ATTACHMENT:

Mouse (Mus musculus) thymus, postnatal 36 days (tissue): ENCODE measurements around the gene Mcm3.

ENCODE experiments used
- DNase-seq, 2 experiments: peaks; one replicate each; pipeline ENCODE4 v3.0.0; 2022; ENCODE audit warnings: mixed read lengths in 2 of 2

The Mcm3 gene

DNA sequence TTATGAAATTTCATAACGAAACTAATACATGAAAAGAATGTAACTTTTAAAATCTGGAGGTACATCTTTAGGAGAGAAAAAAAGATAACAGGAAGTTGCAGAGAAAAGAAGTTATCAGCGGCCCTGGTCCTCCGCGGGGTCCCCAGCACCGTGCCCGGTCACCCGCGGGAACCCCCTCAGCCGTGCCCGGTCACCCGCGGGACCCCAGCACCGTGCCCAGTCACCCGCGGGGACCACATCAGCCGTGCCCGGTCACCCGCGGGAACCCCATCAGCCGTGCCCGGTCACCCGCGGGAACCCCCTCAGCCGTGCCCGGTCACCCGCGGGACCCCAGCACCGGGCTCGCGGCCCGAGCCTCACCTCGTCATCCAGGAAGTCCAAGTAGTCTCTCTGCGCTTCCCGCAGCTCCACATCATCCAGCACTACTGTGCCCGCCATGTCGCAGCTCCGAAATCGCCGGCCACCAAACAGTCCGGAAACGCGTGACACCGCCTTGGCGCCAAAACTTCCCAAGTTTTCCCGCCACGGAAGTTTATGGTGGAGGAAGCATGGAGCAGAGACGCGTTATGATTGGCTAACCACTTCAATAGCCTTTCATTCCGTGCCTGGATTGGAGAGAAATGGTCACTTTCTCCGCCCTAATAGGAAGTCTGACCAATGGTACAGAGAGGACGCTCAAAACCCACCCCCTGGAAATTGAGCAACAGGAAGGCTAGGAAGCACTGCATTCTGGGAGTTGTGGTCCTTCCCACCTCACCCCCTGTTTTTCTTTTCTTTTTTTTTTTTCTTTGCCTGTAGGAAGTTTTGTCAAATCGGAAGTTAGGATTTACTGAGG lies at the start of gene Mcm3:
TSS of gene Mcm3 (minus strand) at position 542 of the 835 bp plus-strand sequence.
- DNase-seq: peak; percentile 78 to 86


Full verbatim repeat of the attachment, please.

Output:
Mouse (Mus musculus) thymus, postnatal 36 days (tissue): ENCODE measurements around the gene Mcm3.

ENCODE experiments used
- DNase-seq, 2 experiments: peaks; one replicate each; pipeline ENCODE4 v3.0.0; 2022; ENCODE audit warnings: mixed read lengths in 2 of 2

The Mcm3 gene

DNA sequence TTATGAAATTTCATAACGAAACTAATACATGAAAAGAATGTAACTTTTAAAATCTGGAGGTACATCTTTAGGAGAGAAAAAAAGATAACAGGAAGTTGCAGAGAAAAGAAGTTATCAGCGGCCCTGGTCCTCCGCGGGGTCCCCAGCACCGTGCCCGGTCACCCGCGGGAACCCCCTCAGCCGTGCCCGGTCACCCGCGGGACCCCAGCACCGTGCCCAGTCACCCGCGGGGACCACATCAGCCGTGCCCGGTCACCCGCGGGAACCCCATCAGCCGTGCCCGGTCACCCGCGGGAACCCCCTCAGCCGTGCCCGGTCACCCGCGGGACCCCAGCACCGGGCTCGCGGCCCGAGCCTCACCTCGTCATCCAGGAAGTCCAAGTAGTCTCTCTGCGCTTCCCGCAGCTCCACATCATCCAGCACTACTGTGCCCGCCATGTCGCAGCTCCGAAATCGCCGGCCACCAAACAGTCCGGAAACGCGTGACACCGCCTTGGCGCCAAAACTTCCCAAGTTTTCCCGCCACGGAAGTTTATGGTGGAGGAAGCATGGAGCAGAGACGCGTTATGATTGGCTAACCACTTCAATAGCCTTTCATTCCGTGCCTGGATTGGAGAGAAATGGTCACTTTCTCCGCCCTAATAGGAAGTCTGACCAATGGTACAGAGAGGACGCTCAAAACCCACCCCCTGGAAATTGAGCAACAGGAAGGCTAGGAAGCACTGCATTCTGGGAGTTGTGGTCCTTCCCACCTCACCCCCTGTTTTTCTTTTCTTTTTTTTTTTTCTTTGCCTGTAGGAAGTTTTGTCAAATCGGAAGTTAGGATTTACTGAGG lies at the start of gene Mcm3:
TSS of gene Mcm3 (minus strand) at position 542 of the 835 bp plus-strand sequence.
- DNase-seq: peak; percentile 78 to 86